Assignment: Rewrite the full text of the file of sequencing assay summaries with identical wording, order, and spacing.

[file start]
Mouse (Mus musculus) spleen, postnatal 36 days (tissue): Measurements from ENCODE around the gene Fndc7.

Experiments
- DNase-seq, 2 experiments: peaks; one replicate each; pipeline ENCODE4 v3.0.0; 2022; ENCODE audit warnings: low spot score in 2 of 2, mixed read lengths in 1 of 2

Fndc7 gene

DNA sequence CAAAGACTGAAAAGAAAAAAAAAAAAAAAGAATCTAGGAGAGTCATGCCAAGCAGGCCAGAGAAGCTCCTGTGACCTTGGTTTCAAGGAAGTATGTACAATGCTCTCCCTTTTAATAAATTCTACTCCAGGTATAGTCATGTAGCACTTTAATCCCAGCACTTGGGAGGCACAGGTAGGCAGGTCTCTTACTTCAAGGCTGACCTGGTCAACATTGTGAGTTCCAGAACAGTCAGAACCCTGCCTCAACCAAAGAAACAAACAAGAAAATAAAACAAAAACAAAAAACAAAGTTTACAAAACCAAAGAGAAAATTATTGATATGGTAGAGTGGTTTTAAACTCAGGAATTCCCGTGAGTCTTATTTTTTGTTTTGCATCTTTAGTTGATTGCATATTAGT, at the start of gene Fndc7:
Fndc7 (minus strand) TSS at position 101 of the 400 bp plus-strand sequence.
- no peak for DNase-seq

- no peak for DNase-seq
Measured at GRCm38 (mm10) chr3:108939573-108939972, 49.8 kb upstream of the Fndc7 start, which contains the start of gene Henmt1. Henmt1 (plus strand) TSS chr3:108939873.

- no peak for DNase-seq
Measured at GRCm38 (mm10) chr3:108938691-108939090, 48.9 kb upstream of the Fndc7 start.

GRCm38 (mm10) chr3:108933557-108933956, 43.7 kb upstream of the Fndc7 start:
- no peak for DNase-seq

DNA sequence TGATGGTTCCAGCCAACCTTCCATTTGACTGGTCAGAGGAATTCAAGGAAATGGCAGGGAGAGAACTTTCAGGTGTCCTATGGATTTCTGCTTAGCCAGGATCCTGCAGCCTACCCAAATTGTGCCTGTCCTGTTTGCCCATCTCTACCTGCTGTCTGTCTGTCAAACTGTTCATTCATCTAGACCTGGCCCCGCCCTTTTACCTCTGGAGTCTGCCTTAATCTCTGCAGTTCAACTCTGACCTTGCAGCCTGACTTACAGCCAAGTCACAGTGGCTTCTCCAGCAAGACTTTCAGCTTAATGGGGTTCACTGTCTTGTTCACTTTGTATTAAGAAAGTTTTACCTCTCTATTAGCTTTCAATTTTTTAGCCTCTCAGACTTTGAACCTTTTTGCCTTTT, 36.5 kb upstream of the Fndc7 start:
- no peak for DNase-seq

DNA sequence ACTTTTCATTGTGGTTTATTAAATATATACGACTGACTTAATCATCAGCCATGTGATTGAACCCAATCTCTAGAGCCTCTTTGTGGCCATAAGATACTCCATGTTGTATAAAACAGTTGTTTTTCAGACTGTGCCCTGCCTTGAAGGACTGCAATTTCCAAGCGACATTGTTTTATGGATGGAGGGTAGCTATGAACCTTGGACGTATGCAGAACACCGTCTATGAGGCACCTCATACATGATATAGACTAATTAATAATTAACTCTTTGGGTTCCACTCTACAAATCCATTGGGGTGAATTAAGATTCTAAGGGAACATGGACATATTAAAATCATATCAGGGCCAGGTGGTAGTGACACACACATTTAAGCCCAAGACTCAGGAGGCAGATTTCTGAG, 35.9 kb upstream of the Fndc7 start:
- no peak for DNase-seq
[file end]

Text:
Mouse (Mus musculus) spleen, postnatal 36 days (tissue): Measurements from ENCODE around the gene Fndc7.

Experiments
- DNase-seq, 2 experiments: peaks; one replicate each; pipeline ENCODE4 v3.0.0; 2022; ENCODE audit warnings: low spot score in 2 of 2, mixed read lengths in 1 of 2

Fndc7 gene

DNA sequence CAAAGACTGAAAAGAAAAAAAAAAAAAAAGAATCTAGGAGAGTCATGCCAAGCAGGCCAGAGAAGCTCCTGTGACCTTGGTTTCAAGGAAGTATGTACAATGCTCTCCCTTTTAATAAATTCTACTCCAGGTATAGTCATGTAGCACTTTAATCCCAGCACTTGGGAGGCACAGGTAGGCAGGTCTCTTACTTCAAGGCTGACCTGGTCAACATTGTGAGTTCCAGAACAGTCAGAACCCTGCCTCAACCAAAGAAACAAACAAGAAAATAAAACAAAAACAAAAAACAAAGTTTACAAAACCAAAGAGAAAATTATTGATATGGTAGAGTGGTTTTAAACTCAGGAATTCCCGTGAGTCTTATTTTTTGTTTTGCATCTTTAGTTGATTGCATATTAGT, at the start of gene Fndc7:
Fndc7 (minus strand) TSS at position 101 of the 400 bp plus-strand sequence.
- no peak for DNase-seq

- no peak for DNase-seq
Measured at GRCm38 (mm10) chr3:108939573-108939972, 49.8 kb upstream of the Fndc7 start, which contains the start of gene Henmt1. Henmt1 (plus strand) TSS chr3:108939873.

- no peak for DNase-seq
Measured at GRCm38 (mm10) chr3:108938691-108939090, 48.9 kb upstream of the Fndc7 start.

GRCm38 (mm10) chr3:108933557-108933956, 43.7 kb upstream of the Fndc7 start:
- no peak for DNase-seq

DNA sequence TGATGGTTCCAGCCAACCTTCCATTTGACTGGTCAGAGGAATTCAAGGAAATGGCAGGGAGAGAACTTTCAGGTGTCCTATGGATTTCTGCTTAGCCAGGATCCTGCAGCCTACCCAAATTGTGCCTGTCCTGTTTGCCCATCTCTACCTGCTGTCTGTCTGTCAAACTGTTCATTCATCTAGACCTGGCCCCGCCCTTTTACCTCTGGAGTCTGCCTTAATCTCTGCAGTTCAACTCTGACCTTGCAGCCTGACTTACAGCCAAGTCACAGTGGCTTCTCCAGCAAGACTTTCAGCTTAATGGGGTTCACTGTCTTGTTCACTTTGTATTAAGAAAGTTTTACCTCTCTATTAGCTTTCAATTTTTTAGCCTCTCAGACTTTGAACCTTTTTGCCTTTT, 36.5 kb upstream of the Fndc7 start:
- no peak for DNase-seq

DNA sequence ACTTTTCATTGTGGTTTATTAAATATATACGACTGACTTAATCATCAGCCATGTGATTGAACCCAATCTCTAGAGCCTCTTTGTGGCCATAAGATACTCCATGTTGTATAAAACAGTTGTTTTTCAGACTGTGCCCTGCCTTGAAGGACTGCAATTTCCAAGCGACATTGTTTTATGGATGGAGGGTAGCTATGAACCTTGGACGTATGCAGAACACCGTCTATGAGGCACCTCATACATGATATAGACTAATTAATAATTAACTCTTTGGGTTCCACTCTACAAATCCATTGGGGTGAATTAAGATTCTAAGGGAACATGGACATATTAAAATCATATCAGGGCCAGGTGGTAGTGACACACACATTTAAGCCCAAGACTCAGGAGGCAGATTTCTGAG, 35.9 kb upstream of the Fndc7 start:
- no peak for DNase-seq